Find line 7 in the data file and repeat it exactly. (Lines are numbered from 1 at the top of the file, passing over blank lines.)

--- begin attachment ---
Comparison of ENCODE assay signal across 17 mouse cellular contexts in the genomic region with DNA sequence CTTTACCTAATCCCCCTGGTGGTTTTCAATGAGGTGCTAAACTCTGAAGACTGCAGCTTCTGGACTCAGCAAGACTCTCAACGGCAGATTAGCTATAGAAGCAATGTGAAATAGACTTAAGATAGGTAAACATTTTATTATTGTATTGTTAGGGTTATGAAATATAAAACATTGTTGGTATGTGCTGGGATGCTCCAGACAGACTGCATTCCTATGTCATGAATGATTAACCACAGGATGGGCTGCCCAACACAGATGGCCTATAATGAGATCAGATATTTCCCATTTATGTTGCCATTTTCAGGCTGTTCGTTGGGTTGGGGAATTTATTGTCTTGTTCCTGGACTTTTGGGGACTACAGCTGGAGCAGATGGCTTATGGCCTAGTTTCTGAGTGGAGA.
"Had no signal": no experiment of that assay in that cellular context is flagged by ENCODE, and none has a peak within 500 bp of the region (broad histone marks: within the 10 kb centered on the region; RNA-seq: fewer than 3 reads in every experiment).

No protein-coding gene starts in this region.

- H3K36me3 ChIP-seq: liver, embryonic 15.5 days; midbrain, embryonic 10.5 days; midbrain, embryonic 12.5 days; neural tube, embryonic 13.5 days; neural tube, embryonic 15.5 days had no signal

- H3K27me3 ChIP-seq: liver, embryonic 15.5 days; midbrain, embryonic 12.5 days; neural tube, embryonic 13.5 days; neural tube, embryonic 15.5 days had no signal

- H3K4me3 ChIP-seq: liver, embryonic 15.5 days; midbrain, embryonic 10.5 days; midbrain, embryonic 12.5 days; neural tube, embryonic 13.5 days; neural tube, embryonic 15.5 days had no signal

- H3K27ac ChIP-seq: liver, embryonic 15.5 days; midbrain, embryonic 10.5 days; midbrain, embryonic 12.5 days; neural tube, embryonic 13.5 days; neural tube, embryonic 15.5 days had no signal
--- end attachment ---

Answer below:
- H3K27ac ChIP-seq: liver, embryonic 15.5 days; midbrain, embryonic 10.5 days; midbrain, embryonic 12.5 days; neural tube, embryonic 13.5 days; neural tube, embryonic 15.5 days had no signal